Honestly, this package feels a little light. Gray is certain to be a hot commodity on the trade market and any number of teams could beat this package pretty easily. The Mariners could add someone like Joey Curletta to the package (in case the Yankees don’t believe in Voit magic), but I think that tips the scales too far in favor of the Yankees. I’d love to see Gray in a Mariners uniform but I just don’t think the Mariners and Yankees match up very well.

Since Gray is entering his final year of salary arbitration and will be a free agent in 2020, acquiring him would be a clear indication that the Mariners are reloading for another run in 2019. If that’s the case, they’d need to make a bunch of corresponding moves to help them get over that hump. With Gray in the fold, the pitching staff would look pretty solid so the lineup would need to receive the bulk of the attention. But the fact that Gray is just a one-year rental makes the likelihood of this trade pretty remote, especially if the Mariners are looking at actually rebuilding in earnest. If rebuilding is the name of the game, adding Gray could make sense if the Mariners think they can rebuild his value enough so that they can flip him midseason for a greater prospect haul than they gave up to get him.

The Mariners receive: RHP Danny Salazar

Cleveland receives: OF Braden Bishop

Earlier this week, the baseball team from Cleveland announced that they were “listening” to trade proposals for some of their key veterans. It seems like they’re looking to reboot while still staying competitive in a weak AL Central. It would be easy to dream about acquiring someone like Corey Kluber or Carlos Carrasco, there’s no way the Mariners have necessary pieces to get one of them. Instead, they should be focused on a forgotten member of their incredible starting rotation: Danny Salazar.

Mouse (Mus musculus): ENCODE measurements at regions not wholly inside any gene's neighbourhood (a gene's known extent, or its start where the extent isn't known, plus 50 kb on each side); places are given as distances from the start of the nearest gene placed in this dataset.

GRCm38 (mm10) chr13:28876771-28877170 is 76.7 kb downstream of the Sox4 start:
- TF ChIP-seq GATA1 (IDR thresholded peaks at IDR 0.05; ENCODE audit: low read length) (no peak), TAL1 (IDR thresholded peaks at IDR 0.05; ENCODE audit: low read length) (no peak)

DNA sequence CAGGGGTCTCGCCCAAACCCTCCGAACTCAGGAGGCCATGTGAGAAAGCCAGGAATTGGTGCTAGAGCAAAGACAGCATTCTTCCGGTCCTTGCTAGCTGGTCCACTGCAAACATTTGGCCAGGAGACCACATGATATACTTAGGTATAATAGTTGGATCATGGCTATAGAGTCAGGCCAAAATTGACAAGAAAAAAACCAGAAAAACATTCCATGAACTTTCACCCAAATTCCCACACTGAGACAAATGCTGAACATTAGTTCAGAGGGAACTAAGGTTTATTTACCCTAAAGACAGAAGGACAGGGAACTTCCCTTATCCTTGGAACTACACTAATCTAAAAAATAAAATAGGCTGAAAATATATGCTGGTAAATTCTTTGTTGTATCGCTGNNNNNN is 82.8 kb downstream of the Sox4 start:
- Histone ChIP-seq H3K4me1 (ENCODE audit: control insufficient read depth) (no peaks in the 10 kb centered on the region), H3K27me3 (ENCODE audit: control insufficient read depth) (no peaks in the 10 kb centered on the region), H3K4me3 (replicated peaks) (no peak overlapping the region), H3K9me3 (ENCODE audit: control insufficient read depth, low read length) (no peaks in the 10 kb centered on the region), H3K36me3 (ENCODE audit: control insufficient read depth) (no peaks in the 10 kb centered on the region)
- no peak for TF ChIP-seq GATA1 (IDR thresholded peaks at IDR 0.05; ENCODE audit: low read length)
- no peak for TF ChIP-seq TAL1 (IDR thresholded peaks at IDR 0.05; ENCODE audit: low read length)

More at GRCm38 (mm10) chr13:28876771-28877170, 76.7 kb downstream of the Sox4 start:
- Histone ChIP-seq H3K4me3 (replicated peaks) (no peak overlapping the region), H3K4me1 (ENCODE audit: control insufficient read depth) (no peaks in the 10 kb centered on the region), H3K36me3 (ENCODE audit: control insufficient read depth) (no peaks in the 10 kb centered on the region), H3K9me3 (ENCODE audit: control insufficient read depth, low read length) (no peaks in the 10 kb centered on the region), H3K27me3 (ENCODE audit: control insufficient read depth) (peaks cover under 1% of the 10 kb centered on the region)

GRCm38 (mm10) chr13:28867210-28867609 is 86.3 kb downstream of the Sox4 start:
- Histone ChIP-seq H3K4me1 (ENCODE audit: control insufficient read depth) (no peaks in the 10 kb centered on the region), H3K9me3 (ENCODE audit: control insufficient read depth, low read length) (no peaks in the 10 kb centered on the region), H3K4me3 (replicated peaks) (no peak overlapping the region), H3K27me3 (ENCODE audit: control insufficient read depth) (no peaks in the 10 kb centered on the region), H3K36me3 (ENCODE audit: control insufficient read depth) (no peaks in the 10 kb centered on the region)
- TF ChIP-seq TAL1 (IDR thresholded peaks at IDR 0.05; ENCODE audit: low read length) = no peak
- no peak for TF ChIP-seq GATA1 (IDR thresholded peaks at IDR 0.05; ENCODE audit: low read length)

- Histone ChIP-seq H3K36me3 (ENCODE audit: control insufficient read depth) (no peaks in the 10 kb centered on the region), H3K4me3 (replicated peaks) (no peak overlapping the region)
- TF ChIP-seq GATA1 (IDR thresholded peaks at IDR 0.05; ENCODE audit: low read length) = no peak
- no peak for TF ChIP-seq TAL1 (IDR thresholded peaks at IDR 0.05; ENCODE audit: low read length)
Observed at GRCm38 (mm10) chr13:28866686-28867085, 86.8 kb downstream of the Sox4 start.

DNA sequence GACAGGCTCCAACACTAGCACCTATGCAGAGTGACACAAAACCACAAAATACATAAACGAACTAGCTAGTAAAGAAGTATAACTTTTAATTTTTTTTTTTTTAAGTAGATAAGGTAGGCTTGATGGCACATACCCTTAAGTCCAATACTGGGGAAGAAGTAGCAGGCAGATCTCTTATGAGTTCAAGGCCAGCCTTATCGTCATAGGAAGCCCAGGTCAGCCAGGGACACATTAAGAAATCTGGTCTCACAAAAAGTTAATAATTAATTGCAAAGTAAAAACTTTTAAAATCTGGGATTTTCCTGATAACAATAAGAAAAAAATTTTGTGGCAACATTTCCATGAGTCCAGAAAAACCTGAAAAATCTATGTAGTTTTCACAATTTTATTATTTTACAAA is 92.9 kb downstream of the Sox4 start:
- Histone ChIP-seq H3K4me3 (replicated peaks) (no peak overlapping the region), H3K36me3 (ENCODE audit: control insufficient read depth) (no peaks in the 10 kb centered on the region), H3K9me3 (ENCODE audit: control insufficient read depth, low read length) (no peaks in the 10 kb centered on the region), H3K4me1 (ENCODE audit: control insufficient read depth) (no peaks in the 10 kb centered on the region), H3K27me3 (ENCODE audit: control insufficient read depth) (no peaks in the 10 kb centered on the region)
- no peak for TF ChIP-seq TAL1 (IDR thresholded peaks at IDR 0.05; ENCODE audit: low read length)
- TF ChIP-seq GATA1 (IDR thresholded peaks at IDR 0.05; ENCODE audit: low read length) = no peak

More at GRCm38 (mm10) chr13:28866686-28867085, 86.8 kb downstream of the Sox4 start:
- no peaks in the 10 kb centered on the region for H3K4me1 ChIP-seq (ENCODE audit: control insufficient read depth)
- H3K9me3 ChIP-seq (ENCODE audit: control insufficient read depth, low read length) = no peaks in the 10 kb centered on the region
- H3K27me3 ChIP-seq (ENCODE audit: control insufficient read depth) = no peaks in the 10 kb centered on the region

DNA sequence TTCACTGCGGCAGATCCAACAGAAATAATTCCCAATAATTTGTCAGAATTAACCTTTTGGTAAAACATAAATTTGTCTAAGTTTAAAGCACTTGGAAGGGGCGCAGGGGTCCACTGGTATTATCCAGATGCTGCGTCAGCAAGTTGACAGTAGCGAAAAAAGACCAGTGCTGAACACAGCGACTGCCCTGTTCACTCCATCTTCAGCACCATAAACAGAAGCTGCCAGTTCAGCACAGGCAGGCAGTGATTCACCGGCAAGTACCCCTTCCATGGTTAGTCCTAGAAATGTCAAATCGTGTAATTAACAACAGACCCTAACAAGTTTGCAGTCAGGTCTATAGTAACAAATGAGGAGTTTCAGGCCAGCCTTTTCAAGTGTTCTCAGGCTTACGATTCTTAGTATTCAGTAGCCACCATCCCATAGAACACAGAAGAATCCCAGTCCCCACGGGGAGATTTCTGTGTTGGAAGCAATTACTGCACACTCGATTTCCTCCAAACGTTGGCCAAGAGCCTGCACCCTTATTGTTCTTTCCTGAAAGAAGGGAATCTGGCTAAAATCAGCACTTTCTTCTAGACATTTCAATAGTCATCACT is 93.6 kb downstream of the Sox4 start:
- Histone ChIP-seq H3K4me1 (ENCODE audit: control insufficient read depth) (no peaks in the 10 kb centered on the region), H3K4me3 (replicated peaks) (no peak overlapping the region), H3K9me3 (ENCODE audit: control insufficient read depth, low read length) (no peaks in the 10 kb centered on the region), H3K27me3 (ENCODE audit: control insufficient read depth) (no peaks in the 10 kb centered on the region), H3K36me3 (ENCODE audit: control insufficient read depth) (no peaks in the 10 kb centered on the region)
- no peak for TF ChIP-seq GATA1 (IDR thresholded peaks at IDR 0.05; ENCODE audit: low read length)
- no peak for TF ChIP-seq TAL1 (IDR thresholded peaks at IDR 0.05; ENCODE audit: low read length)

Salazar lost all of the 2018 season to a shoulder injury. That alone should give the Mariners some pause. But it sounds like he’s on track to begin a throwing program this month and should be ready for spring training. If he’s healthy, he’s a mid-rotation arm that’s under 30 and under team control until 2020—he’s a Super Two player meaning he’s eligible for a fourth year of salary arbitration.

Because Cleveland is lousy with elite starting pitching, dealing Salazar shouldn’t be much of a blow to their organization, especially considering his health risks. What they do need is a completely new outfield. They lost Michael Brantley and Melky Cabrera to free agency and cannot continue to hope that Jason Kipnis remembers how to hit. Right now, old friend Leonys Martín is penciled in as their starting center fielder.

Braden Bishop is a beloved member of the Mariners organization and this community but he’s also a highly touted outfield prospect on the cusp of breaking into the majors. He’s answered the lingering questions about his ability to hit the last two seasons and continues to play at an elite level defensively. Trading away a good outfield prospect like Bishop might seem backwards when the Mariners have their own issues in the outfield, but getting a pitcher of Salazar’s caliber in return should make the exchange worthwhile.

Unlike Gray, adding Salazar would help the Mariners in 2020 as well. If that’s where the Mariners are aiming their competitive window, adding Salazar would be a prudent move now because it gives the Mariners an extra year to figure out Salazar’s health issues (if they’re still present). If they’re truly diving into a full rebuild that extra year allows him to continue building up his value so that the Mariners can trade him later on for a more valuable package of prospects.